In a 2009 NBC/Wall Street Journal poll, 8 in 10 Americans said they were concerned about the federal deficit and growing national debt.
So, good news: Annual budget deficits are plunging, falling by half in the last three years:
In an odd twist, however, most Americans seem oblivious to this progress.
A recent Google consumer survey asked the question, "How do you think the US Federal Government's yearly budget deficit has changed since January 2010?" With 665 responses from around the country spanning a wide variety of demographics, here's what it found:
The deficit falls by half, and more than half of respondents think it increased.
This is nothing new. During California's budget battle in 2011, the LA Times wrote: "Some 75% of respondents said they were following the [California] budget debate, yet only 16% were aware that state spending has shrunk by billions of dollars over the last three years."
Or take this, from a 2010 Pew Research survey:
Overall, 39% of the public knows that the government spends more on national defense than on education, Medicare or interest on the national debt. About one-in-four (23%) say the government spends more on interest payments and 15% say Medicare is the largest expenditure of these four alternatives. Government accounting estimates indicate that the government spends about twice as much on defense as on Medicare, and more than four times as much on defense as on interest on the debt.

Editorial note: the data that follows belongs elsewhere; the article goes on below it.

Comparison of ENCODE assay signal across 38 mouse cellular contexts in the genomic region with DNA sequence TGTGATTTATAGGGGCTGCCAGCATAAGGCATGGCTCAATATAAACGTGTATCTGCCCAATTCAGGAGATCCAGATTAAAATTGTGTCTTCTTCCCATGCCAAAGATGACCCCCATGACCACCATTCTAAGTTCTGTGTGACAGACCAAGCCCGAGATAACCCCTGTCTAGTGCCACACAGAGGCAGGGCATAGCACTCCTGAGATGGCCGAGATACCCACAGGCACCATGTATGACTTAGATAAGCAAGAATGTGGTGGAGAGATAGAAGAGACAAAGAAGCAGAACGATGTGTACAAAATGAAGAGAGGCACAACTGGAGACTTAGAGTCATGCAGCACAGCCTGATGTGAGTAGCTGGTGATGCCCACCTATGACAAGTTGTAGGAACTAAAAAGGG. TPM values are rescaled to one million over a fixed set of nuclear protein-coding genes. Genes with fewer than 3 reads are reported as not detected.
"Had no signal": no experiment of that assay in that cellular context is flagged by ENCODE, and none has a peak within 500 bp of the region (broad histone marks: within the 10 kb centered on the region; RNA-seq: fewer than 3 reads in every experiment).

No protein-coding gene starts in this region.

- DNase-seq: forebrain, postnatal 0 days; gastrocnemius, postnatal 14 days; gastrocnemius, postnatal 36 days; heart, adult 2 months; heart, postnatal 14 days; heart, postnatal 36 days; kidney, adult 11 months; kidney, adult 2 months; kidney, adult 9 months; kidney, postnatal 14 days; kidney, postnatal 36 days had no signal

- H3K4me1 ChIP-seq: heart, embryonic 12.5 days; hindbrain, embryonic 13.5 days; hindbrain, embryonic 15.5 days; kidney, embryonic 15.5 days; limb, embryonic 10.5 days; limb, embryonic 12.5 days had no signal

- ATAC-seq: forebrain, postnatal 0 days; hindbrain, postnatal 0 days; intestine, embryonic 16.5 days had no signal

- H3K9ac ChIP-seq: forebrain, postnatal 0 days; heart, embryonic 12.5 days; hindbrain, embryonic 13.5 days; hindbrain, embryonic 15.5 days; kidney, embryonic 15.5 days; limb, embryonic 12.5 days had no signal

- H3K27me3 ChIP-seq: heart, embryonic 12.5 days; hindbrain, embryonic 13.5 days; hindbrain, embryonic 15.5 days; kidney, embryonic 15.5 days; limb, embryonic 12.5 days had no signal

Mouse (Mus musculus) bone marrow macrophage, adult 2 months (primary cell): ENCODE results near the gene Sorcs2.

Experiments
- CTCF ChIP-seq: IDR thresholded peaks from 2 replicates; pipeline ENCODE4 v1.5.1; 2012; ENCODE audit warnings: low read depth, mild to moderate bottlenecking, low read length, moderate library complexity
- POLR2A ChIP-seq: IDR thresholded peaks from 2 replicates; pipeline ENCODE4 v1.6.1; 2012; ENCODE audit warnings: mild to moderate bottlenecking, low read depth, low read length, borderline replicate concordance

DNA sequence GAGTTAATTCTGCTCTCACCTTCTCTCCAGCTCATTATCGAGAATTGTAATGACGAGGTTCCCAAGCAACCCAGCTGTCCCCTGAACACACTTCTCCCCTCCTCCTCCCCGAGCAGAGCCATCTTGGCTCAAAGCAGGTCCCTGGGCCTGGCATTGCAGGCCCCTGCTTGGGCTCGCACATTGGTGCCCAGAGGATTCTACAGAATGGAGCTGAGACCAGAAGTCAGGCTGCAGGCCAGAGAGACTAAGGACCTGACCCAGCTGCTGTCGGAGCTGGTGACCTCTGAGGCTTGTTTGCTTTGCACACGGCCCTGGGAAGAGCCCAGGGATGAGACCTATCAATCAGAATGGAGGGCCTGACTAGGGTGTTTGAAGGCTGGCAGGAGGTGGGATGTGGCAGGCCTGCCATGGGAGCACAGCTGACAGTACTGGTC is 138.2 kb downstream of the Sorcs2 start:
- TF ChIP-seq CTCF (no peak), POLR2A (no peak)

One of the most consistent states of confusion revolves around foreign aid, as Washington Post fact-checker Glenn Kessler points out:
A Nov. 30 poll by WorldPublicOpinion.org found that, when people were asked what percentage of the federal budget goes to foreign aid, the average response was 27 percent. (The real number is about 1 percent.) The estimates were essentially the same for Democrats, Republicans and independents.
As Will Rogers put it, "It isn't what we don't know that gives us trouble, it's what we know that ain't so."